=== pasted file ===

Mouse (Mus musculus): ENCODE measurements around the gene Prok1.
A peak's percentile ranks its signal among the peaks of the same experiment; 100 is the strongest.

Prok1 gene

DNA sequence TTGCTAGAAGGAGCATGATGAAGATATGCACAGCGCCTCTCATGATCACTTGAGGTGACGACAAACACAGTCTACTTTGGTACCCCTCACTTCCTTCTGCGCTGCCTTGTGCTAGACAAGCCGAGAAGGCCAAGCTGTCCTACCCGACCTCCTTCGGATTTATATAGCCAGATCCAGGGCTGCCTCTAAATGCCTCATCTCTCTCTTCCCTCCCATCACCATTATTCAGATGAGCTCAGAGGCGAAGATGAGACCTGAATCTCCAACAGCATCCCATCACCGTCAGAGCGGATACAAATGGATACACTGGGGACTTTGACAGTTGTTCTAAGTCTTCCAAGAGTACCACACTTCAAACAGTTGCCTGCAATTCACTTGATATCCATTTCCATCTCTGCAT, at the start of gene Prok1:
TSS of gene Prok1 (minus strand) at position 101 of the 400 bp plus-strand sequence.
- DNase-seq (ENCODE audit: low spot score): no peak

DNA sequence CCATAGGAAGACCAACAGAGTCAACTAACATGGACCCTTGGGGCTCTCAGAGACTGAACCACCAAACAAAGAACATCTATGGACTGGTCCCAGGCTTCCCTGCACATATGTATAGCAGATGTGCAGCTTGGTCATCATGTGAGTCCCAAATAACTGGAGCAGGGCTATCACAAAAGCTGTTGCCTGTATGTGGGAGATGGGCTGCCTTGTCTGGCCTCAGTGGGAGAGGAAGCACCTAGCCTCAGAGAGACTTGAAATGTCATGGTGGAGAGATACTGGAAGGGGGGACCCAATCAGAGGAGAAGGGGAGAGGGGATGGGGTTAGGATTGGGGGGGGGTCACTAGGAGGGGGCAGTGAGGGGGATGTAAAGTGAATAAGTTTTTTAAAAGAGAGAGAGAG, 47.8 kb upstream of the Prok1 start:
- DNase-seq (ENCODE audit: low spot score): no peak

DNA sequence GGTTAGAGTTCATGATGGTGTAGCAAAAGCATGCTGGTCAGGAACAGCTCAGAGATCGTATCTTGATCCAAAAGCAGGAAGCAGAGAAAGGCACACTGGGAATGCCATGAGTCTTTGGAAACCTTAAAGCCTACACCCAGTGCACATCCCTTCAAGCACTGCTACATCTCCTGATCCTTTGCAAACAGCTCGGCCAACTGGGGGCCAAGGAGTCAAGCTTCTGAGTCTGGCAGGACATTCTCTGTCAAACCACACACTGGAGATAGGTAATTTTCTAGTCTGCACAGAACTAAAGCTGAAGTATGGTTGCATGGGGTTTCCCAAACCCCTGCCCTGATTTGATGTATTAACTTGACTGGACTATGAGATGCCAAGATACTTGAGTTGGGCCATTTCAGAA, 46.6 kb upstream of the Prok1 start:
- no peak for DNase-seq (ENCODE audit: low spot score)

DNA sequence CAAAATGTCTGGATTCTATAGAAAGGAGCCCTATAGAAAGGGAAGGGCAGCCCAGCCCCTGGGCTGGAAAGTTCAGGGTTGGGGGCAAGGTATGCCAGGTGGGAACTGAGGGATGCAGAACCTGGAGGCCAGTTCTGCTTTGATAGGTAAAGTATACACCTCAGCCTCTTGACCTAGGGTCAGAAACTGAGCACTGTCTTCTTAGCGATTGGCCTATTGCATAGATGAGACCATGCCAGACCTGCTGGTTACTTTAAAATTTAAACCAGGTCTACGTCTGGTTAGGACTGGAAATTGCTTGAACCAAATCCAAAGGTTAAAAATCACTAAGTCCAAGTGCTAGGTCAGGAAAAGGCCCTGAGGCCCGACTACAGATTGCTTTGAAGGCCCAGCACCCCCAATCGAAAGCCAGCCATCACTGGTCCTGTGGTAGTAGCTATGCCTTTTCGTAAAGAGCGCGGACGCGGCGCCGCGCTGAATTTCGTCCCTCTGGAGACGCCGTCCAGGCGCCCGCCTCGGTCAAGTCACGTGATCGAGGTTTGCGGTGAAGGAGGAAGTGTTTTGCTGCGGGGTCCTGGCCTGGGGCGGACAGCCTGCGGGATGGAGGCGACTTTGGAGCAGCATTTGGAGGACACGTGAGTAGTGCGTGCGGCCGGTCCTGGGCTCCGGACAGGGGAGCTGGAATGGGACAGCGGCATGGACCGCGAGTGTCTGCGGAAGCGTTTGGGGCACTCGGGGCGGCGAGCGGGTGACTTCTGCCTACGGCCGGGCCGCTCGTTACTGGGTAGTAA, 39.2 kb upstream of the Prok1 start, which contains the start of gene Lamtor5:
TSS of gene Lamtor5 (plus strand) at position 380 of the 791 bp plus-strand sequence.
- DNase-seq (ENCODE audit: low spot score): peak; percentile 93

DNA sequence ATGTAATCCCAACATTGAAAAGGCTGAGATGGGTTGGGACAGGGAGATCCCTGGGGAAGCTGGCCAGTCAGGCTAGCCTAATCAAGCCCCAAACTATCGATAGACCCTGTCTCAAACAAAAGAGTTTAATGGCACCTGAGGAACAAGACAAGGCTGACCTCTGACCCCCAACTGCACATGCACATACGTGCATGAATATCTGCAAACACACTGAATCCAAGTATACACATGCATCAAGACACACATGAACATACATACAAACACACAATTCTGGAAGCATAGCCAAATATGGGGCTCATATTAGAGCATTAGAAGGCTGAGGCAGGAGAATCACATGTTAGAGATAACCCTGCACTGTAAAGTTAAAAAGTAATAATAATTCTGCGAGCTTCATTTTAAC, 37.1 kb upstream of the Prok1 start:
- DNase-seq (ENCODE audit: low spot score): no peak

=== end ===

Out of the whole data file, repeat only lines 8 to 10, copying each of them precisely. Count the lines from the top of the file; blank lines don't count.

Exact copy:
- DNase-seq (ENCODE audit: low spot score): no peak

DNA sequence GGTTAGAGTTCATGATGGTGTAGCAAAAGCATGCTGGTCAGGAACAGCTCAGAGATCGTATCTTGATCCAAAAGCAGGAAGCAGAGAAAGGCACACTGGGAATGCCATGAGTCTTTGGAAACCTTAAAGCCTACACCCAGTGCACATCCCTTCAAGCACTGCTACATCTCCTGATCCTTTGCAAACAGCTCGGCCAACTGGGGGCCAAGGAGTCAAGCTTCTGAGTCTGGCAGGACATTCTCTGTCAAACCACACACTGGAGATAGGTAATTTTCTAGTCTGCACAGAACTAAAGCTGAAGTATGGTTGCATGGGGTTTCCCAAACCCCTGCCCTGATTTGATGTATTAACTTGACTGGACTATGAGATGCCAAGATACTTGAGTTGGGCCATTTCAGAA, 46.6 kb upstream of the Prok1 start:
- no peak for DNase-seq (ENCODE audit: low spot score)